Dan Rodde began Sunday’s first Super ICC heat on pole position, ahead of Jake Rosenzweig, Daniel Borton and Nik Goodfellow, with Jack Hawksworth sixth, Tom Hibbert seventh, Nigel Moore eighth and Frank Wrathall – joining the fray following a successful maiden Ginetta outing at Oulton Park the previous day – down at the back of the grid.
The unfortunate Goodfellow did not even make it around to the start, however, pulling off with mechanical gremlins on the parade lap. Hibbert was the biggest mover when the lights went out, darting through the pack into third position behind Borton and Rodde, but in line with much of the rest of his weekend the Grantham ace would come unstuck later around the opening lap as he got pushed sideways across the grass and down to the rear of the field with it all to do over again.
This promoted Rosenzweig and Saturday final winner James Mudd up into third and fourth, and as Borton slowly began to pull away Rodde went in the other direction, falling behind Rosenzweig and a charging Wrathall – clearly finding the switch-over from cars to karts no obstacle at all – with Moore and Mudd also in close attendance behind.
Moore would be the next to successfully attack Rodde, while Wrathall was clearly a man on a mission, relieving Rosenzweig of his second place and setting off in rapid pursuit of the race leader ahead. Inexorably reducing the gap to Borton in front, the scrap for supremacy would soon become a four-way battle between Borton, Wrathall, Rosenzweig and Moore, with Rodde, a recovering Hibbert and Hawksworth next in line.
By the end of lap six Wrathall had made the lead his own, ultimately going on to prevail by more than half a second and with fastest lap to his credit for good measure. Borton just held off the advances of Rosenzweig and Moore for second, with Hibbert and Hawksworth both managing to sneak past Saturday podium finalist Rodde in the closing stages for fifth and sixth.
Hibbert started the second heat of the day on pole position – clearly determined to turn his weekend around – with Moore and Mudd alongside on the front row of the grid, then Wrathall on row two, Borton eighth and Hawksworth right at the back.
It was Saturday winner Mudd who got the jump at the start, leading Hibbert around the opening complex of corners with Moore third and Wrathall slipping back a place down to fifth. Both Hibbert and Moore had deposed Mudd by the time the race entered its third lap, and the Grantham star was allowed to edge clear as Mudd refused to let Moore get away, and in reclaiming his second place took Wrathall through with him.
The Preston ace, though, was far from content to settle for just that, diving past Mudd and setting off in pursuit of the race leader, with Borton now heading the chase for third ahead of Mudd, Moore and Rosenzweig. Coming onto the start-finish straight for the penultimate time, the number four and three karts were almost as one, with Hibbert being forced to hold a very defensive line into turn one.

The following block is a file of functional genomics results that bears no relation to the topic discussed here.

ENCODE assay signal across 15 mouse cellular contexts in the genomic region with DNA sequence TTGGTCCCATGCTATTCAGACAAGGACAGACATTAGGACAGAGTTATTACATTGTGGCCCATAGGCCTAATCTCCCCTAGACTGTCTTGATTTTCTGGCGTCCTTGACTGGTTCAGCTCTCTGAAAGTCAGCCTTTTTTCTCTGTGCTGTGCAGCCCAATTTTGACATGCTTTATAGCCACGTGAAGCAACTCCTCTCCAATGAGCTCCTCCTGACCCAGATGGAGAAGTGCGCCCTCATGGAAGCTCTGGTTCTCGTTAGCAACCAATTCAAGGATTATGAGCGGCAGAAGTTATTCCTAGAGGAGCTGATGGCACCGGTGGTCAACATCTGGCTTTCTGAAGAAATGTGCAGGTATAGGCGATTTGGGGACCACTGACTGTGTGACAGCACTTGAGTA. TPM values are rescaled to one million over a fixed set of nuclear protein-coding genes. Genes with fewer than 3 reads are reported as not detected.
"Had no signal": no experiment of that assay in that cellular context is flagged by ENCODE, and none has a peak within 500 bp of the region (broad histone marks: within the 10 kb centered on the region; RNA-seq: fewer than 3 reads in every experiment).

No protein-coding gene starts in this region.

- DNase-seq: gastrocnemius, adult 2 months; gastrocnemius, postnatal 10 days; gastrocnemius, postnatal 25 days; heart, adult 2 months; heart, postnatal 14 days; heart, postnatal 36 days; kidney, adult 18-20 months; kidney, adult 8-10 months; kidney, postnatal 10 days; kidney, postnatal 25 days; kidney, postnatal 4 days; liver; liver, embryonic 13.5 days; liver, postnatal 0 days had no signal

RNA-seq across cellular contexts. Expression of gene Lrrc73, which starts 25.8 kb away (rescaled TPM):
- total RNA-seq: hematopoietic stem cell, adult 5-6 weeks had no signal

Ultimately, though, Tom held on, repelling Frank’s attack by the scant margin of 0.16 seconds at the chequered flag. Borton also held on in the battle over third place, from Mudd, Rosenzweig and Moore, with Goodfellow leading Hawksworth home in seventh and all 11 karts being covered by 5.5 seconds at the close.
Hawksworth, David Rubie-Todd and Raymie Eastwood lined up on the front row of the grid for the last Super ICC heat of the weekend, ahead of form man Wrathall, with Mudd sixth, Borton seventh, Moore eighth and Hibbert tenth.
The pole-sitter really got left behind as the lights went out, slipping down to fourth place behind Rubie-Todd, Goodfellow and Wrathall. The latter pair both found a way past Rubie-Todd before the opening lap was out, with Hawksworth following through not long after as the Bradford ace endeavoured to make up some of his lost ground.
The luckless Eastwood pulled off the circuit on lap two, but bigger news was the fact Wrathall was once again in the lead, and surely speeding his way to a guaranteed pole position in the final. As the Preston ace pulled away, Goodfellow held station in second and Hawksworth and Moore closed in behind, with Mudd and Hibbert lying fifth and sixth and looking ready to join in with five laps remaining.
Hibbert dived past Moore for fourth place at the end of lap four and immediately set his sights on Hawksworth ahead, who in turn was homing in on Goodfellow. Hibbert was again the first to make a move, depriving Hawksworth of third position just prior to the start of the final tour, and the order would remain that way to the line, with Wrathall coasting home to a second victory from three starts and Goodfellow holding Hibbert, Hawksworth and Moore off for second and Mudd filling out the top six. The unfortunate Borton’s race ended a lap early when he locked up and went straight on at the back of the circuit, beaching his kart and in the process delivering a hammer blow to his chances of securing a strong grid position for the all-important final.